"It is particularly concerning that your condition has since been found to be considerably more serious than at the time of your release from Te Whetu Tawera."

When Yad-Elohim was asked if he had anything to say before the court's sentence was imposed on him he said: "I was mentally ill when the incident happened."

Gabriel Yad-Elohim, pictured on day one of his trial in the High Court at Auckland. Photo / Brett Phibbs
Gabriel Yad-Elohim, pictured on day one of his trial in the High Court at Auckland. Photo / Brett Phibbs

However, New Zealand's Coronial Services have declined to hold an inquest into Mulholland's death, which could have led to recommendations helping to prevent future tragedies.

In a May decision, released to the Herald today, Coroner Sarn Herdson said the matter was to be finalised after she reviewed a pathologist's report and an ADHB report of Yad-Elohim's treatment at Te Whetu Tawera.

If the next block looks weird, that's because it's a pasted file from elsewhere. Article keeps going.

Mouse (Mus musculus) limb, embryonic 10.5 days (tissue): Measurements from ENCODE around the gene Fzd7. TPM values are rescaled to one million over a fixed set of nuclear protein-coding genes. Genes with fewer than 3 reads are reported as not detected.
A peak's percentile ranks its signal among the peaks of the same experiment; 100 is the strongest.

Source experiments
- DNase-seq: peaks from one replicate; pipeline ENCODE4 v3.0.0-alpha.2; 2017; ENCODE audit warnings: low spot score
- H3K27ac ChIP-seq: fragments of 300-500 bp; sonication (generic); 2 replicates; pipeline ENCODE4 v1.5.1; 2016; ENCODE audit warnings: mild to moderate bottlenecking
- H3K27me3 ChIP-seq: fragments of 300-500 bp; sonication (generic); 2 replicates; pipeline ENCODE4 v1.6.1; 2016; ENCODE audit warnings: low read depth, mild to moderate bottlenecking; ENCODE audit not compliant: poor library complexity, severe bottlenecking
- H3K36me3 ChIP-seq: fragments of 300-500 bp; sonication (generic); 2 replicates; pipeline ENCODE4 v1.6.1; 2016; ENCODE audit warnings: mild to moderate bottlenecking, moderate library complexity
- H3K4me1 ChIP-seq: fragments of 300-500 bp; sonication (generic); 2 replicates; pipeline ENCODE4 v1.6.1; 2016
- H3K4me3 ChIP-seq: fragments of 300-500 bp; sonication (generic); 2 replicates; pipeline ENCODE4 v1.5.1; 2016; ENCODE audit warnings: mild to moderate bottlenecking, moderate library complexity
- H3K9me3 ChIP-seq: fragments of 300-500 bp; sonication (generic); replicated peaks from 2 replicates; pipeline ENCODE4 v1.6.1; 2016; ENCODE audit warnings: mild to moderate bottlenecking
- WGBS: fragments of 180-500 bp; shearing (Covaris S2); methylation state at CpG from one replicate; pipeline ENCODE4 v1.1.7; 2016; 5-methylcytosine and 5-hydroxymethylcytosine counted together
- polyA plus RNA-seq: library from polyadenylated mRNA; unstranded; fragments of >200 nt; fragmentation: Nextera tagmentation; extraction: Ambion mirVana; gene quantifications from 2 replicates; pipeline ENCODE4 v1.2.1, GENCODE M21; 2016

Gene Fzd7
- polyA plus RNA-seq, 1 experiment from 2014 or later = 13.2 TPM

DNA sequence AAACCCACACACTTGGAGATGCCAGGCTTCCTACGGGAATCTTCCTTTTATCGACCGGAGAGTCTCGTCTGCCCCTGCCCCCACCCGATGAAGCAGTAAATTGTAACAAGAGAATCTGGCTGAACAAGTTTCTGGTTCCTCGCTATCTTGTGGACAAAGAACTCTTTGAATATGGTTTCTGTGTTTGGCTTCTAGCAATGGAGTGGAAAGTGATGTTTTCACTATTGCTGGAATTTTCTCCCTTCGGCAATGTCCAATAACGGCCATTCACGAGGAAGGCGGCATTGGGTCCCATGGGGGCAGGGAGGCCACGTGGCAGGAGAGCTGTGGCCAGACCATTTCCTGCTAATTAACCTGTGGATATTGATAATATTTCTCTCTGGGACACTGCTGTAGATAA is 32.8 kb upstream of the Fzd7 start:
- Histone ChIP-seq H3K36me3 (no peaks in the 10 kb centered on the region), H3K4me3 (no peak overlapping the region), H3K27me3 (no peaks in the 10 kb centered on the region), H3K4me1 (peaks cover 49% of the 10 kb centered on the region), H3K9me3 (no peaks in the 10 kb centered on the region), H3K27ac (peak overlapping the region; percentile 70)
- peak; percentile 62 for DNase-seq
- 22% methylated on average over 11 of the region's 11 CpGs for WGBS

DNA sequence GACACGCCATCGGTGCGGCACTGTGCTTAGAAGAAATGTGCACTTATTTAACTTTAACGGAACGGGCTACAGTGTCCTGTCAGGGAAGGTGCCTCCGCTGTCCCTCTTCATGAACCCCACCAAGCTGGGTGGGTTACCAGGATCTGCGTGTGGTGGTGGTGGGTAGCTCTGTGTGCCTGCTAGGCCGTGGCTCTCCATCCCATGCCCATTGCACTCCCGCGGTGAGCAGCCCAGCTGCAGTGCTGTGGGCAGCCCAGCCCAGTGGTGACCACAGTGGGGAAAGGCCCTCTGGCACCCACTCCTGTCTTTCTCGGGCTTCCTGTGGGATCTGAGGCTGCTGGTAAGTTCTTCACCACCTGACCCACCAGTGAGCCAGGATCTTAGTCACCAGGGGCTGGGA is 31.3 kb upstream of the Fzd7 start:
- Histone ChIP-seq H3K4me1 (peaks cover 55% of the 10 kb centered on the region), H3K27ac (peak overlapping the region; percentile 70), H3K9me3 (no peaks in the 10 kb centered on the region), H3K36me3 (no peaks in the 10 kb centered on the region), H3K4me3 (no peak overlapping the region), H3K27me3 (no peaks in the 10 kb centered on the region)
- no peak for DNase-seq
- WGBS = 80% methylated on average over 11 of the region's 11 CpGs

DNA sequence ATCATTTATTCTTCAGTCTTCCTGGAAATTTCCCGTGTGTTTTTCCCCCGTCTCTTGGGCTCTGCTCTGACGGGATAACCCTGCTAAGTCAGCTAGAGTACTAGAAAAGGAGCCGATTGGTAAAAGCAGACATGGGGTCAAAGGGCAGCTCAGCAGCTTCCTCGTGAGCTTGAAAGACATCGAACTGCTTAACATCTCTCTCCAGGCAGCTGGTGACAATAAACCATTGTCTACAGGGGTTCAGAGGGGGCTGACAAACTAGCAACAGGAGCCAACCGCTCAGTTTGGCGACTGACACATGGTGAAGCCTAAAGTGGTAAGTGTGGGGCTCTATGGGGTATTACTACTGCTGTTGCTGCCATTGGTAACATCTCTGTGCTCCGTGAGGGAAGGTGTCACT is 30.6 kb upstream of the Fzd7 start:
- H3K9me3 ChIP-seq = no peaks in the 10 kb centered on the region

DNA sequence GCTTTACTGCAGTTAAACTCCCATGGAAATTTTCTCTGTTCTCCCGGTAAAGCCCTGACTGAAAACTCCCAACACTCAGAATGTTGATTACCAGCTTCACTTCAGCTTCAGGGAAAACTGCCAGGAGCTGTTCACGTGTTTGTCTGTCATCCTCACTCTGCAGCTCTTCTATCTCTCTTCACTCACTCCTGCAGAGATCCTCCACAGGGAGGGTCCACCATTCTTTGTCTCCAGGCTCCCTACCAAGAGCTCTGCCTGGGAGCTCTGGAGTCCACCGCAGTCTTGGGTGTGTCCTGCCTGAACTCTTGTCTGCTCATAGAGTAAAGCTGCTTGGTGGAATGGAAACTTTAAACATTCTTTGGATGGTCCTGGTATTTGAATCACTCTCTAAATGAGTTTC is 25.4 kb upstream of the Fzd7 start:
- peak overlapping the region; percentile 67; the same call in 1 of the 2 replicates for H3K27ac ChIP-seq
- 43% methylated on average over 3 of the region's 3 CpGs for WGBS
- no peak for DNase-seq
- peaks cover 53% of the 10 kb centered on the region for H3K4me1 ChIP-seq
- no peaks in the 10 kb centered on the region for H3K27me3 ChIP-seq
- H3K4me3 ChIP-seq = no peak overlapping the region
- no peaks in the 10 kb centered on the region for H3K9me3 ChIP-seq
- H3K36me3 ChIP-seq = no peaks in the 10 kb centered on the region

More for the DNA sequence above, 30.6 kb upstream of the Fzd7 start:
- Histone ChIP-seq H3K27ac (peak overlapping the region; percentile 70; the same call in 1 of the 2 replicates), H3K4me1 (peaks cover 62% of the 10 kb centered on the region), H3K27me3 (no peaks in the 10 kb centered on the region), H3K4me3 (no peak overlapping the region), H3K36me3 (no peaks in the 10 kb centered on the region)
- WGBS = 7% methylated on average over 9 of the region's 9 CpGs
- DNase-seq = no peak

"The report found, in summary, the fundamental decisions about [Yad-Elohim's] care and treatment were considered to have been appropriate for the way he presented and behaved with medical and nursing staff at the relevant time," Coroner Herdson said.


The report, which the ADHB refused to release publicly despite an Official Information Act request by the Herald, only came to light mid-way through Yad-Elohim's trial.

It was later released to the Herald by the High Court and said Te Whetu Tawera was under "considerable occupancy pressure" at the time which "contributed greatly to a hasty discharge".